One Sunday, the Bishop of our church congregation approached my mom to tell her that a man at church had given him a large sum of money and told him that it was to be used specifically for our roof.

It was a miracle - but that was only the beginning...

Very early, one fall morning, about 20 men from church showed up ready to put a whole new roof on our house. They stayed long after darkness came, but they finished the job. These were not professionals. These were men with busy lives and families of their own.

There is a scene from that day etched in my memory - I stood back on the curb by the street, a little red headed girl with a lot of adult worries on my shoulders, and I looked up at what was happening. I saw approximately 20 men on my roof, working hard, talking, laughing, and hammering away.

I watched them ... and I learned something wonderful ...

If I could write a thank you note to everyone who participated in this miracle, this is what I would write...

Dear men who fixed our roof, Over thirty years ago, you helped put a new roof on my family's home. You probably don't remember, but I do. I was 9 years old. My family didn't have any money, but we were in desperate need. 

One of you paid for that roof. I have no idea who you are. I know Who does know who you are and I hope and pray that the God of the Universe gave you many, many blessings for your financial gift.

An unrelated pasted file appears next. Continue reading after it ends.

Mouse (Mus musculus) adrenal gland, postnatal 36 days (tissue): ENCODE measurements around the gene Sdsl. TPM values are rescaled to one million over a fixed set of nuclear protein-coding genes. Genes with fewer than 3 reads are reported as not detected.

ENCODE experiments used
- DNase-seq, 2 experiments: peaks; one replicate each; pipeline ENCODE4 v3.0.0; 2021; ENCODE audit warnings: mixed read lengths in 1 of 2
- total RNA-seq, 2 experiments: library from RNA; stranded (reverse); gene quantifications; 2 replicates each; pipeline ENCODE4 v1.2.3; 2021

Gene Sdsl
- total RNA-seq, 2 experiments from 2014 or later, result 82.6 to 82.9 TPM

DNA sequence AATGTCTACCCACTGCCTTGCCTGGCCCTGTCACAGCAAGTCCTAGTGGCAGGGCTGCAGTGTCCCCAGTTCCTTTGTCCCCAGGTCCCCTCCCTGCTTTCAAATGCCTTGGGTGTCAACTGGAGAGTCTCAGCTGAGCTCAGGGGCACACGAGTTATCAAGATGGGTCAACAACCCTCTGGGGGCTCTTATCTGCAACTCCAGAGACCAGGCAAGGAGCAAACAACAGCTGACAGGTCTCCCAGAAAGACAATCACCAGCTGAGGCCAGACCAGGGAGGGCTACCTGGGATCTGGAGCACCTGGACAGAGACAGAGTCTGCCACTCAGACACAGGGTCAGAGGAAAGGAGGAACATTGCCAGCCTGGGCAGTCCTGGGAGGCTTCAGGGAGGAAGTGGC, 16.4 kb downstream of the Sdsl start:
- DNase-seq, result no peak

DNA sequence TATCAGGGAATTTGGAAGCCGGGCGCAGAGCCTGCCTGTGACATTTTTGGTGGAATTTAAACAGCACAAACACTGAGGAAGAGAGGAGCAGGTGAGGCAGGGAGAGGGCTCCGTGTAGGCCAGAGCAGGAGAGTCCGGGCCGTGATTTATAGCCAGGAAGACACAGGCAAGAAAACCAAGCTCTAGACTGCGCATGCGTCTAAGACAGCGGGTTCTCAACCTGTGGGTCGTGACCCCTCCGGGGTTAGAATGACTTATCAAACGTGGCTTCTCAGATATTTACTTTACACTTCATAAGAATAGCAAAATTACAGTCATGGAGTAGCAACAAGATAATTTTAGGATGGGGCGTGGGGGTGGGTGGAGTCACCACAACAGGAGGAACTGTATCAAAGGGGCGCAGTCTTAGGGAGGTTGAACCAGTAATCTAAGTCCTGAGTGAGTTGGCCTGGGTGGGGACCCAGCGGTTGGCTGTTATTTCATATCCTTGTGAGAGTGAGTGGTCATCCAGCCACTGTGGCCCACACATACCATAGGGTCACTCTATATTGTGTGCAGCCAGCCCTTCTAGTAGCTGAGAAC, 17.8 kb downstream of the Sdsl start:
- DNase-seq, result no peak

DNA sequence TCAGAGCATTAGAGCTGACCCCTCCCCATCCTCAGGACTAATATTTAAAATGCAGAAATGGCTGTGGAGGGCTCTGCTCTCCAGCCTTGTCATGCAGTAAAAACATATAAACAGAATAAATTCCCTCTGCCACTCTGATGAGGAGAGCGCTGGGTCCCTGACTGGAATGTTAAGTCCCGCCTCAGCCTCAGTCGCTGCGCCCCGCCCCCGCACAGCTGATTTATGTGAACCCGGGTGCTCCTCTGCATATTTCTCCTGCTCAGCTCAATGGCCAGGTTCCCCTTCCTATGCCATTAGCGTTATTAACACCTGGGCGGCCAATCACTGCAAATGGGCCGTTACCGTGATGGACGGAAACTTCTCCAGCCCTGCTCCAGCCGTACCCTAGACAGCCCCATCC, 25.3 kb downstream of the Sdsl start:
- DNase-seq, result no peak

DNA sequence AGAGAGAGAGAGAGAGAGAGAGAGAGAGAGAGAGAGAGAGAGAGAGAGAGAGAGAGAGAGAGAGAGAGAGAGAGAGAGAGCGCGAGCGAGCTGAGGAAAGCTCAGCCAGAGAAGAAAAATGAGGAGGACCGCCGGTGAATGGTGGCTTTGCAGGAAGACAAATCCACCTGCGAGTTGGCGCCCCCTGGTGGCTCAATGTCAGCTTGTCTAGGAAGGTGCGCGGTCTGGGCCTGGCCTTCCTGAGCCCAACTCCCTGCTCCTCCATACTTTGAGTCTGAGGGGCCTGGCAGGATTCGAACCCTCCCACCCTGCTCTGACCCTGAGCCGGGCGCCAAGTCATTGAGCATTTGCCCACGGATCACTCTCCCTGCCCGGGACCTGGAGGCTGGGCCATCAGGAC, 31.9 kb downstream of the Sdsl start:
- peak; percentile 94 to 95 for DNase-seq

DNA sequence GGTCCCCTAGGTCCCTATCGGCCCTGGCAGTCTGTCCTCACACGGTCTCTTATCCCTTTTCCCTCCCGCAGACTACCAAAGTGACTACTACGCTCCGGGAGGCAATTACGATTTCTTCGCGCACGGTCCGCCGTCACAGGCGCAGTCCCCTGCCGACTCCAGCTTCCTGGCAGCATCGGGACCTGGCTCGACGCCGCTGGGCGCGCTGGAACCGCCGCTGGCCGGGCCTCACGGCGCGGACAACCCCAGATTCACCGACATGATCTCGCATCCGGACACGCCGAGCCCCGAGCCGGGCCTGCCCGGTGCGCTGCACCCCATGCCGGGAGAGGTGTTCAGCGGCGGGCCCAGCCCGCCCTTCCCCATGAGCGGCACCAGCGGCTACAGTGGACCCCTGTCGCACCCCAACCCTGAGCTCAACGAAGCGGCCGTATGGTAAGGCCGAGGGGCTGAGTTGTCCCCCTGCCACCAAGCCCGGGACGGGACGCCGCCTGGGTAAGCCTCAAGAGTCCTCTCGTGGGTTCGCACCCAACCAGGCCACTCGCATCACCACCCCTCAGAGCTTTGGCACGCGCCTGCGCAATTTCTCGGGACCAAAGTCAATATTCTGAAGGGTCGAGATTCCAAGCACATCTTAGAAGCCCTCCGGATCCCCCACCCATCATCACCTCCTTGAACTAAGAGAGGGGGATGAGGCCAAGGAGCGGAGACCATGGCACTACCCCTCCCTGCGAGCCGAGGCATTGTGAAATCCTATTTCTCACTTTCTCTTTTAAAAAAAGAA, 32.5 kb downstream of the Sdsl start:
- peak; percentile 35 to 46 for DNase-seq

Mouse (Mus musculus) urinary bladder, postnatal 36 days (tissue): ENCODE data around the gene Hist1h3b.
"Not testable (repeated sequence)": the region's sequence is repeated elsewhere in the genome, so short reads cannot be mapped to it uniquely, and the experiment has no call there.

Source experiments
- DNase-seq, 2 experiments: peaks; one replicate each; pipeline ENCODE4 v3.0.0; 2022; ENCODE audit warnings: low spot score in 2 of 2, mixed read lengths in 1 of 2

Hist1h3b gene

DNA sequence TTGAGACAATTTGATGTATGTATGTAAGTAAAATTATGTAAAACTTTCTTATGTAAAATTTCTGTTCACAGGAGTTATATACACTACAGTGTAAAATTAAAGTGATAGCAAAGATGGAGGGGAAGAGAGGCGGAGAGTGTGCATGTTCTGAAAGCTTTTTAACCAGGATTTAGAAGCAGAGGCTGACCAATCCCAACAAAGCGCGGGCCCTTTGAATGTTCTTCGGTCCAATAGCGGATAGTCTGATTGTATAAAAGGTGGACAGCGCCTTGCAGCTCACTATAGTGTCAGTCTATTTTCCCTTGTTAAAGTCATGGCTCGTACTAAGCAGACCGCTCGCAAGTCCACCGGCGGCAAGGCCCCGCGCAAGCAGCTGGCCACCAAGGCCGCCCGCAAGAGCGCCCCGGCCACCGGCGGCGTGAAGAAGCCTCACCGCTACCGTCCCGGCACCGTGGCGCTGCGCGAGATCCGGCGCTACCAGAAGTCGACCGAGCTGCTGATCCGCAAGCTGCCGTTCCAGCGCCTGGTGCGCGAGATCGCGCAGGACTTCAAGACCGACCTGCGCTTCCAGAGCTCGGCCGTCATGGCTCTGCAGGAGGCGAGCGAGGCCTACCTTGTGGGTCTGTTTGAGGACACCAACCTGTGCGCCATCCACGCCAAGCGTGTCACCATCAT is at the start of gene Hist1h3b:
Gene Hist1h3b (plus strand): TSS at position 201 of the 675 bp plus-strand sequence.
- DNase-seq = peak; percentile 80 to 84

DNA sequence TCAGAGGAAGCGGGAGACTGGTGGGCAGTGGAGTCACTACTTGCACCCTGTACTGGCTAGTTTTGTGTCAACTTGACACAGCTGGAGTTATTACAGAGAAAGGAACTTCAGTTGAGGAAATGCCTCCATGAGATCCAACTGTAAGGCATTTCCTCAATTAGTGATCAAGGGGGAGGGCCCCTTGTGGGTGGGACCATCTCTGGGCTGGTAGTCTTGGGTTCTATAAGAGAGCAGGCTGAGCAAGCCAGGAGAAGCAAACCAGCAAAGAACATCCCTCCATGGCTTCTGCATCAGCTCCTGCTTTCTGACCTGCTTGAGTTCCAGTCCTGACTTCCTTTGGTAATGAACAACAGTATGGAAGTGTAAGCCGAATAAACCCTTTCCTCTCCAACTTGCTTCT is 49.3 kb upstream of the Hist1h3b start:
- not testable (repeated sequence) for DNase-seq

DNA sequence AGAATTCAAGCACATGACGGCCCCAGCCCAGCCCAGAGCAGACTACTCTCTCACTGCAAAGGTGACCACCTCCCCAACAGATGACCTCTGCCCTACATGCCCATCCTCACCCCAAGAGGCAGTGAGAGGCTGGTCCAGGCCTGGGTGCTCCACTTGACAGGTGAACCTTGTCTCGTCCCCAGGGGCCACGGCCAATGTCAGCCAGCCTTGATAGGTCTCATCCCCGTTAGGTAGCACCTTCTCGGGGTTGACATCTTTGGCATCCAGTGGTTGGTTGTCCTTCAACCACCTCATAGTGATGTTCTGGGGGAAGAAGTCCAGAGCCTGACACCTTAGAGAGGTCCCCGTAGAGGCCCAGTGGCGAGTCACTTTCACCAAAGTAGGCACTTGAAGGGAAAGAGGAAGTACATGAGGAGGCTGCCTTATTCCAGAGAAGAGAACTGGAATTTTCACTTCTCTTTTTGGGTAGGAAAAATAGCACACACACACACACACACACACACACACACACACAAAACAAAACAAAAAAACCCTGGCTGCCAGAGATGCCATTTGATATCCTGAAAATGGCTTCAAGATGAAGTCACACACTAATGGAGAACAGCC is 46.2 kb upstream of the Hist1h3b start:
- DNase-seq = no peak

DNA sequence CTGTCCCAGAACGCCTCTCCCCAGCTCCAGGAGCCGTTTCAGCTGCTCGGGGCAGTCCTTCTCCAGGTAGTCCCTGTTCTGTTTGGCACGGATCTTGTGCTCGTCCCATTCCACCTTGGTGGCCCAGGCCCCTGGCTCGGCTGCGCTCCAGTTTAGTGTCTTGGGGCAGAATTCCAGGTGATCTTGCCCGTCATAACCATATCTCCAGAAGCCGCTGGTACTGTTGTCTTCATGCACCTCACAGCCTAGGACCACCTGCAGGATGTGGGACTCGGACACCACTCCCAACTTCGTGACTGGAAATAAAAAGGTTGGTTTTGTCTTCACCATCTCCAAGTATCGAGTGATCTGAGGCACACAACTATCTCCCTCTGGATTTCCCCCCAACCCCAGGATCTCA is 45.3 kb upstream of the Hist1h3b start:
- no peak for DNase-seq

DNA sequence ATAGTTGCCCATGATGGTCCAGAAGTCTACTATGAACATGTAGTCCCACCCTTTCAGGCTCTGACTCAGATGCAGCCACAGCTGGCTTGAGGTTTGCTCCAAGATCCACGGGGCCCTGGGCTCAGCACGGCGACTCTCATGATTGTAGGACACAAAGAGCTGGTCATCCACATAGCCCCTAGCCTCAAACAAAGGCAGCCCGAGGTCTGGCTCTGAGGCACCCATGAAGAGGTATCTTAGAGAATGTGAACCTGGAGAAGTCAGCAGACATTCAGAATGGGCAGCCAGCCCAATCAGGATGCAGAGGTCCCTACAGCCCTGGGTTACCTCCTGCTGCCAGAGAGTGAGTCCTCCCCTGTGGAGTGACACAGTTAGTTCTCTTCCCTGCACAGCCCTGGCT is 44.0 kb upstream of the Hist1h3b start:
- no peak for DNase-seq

I want you to know, however, that you did so much more than just donate some money. Your generosity inspired about 20 other men to join you in this service - who in turn, inspired me. See, what you didn't realize was that there was a little red-headed girl watching all of you that day. Watching you and learning from you. You thought you were just putting on a roof but you were doing so much more. You were teaching me what it meant to be a neighbor, to be selfless, to be kind, and that sometimes we have to roll our sleeves up and get a little sweaty and dirty to do the right thing. I understand now that there were wives at home with honey-do-lists of their own for you to work on and children who would have loved to spend time with their dad. My gratitude extends to their sacrifices as well. The lessons they unknowingly taught me that day, have influenced my life also.